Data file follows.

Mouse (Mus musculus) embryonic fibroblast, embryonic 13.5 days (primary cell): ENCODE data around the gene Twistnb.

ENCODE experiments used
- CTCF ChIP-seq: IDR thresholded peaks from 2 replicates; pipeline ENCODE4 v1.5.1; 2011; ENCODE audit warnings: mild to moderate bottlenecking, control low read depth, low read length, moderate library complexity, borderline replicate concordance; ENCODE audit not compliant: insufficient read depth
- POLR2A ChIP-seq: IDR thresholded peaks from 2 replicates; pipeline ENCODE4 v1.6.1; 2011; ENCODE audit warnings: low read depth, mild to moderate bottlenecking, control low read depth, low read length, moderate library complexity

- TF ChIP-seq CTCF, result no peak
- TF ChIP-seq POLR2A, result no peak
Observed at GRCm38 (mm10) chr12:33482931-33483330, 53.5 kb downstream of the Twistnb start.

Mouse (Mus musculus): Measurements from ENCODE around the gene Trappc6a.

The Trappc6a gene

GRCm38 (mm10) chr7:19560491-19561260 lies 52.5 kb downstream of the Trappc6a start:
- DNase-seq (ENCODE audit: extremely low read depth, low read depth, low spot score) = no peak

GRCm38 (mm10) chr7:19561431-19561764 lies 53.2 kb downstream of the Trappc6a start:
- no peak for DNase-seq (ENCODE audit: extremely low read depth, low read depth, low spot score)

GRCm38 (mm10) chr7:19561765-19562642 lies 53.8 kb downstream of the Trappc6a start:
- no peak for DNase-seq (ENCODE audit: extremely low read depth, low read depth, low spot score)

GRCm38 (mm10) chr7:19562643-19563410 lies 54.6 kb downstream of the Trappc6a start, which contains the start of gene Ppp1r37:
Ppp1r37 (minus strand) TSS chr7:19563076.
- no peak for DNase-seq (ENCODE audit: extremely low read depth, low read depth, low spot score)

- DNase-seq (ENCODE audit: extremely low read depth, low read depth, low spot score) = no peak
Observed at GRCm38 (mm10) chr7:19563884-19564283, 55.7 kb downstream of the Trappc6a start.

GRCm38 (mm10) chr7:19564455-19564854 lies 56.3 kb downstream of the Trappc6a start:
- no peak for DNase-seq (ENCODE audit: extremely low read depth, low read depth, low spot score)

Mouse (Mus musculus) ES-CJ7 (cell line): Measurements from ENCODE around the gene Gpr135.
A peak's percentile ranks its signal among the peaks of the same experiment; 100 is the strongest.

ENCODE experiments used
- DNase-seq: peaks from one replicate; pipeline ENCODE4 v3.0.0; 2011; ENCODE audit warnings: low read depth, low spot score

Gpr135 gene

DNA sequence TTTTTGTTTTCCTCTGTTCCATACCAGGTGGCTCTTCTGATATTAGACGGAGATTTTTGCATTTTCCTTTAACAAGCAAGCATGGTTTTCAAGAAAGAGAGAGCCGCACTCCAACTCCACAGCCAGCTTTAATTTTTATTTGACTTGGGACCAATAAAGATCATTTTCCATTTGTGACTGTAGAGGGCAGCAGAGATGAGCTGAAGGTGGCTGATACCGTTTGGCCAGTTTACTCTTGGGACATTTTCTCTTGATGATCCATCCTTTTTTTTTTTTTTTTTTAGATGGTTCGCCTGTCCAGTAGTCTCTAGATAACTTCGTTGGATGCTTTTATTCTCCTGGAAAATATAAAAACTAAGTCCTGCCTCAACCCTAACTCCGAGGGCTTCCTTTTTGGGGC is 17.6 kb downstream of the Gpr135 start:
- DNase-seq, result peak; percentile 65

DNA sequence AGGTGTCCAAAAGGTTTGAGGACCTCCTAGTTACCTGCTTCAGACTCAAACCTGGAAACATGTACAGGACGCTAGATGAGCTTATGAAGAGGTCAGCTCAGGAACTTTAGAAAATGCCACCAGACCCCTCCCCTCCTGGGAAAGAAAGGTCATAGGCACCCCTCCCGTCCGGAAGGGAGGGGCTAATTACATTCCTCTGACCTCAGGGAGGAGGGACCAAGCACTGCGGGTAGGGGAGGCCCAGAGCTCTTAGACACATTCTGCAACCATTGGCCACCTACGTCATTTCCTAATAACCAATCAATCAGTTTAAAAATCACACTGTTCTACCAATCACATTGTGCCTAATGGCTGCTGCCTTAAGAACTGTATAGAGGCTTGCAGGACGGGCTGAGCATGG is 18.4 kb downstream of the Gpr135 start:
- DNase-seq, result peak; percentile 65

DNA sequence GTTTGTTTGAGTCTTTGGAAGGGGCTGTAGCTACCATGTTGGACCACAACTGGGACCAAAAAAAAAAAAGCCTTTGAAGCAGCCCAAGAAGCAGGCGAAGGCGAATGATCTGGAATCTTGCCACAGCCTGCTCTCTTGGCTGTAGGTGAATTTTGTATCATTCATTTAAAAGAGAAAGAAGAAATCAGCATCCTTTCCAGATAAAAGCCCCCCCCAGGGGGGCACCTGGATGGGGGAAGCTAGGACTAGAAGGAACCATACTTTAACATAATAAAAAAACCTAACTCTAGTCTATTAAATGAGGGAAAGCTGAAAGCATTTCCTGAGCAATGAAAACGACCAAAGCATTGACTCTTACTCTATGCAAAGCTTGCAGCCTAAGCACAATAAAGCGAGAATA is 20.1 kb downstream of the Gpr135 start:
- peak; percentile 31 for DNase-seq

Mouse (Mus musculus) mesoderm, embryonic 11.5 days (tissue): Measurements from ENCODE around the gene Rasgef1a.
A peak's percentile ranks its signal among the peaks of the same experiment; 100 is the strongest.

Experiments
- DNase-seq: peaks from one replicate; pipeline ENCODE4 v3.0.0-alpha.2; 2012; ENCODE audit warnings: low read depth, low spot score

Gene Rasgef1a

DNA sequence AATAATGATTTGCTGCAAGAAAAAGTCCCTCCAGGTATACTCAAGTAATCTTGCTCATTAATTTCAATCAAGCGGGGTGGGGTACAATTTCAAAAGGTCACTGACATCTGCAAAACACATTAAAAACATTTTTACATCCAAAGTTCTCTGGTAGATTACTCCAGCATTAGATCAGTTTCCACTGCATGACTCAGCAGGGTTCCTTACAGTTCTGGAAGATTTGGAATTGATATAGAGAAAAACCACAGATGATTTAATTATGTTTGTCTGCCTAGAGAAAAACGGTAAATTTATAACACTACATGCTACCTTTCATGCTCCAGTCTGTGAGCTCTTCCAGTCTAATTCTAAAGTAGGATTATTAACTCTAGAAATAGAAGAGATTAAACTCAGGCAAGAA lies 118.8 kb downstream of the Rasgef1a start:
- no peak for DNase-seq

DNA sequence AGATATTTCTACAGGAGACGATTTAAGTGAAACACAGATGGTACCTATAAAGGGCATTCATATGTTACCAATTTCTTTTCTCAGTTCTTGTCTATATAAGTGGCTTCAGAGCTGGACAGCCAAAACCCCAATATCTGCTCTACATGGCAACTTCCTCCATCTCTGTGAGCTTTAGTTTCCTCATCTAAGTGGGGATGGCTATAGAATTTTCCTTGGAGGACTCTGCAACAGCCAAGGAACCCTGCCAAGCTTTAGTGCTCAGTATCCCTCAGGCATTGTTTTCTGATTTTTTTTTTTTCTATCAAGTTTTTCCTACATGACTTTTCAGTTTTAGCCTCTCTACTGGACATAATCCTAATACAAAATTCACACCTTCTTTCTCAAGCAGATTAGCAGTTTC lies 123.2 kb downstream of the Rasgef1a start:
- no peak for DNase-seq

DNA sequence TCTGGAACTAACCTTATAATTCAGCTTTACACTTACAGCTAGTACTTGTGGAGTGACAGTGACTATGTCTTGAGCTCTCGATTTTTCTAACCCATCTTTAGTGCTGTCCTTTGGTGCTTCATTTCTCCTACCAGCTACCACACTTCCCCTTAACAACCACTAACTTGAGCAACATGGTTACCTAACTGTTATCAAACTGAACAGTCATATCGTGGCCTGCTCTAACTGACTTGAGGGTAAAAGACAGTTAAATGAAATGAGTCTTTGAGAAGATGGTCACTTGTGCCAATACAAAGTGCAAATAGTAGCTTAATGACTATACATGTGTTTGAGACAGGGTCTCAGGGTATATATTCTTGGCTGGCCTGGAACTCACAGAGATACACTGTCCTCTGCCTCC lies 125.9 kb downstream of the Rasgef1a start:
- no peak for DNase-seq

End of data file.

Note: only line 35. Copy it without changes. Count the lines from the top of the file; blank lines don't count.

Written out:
A peak's percentile ranks its signal among the peaks of the same experiment; 100 is the strongest.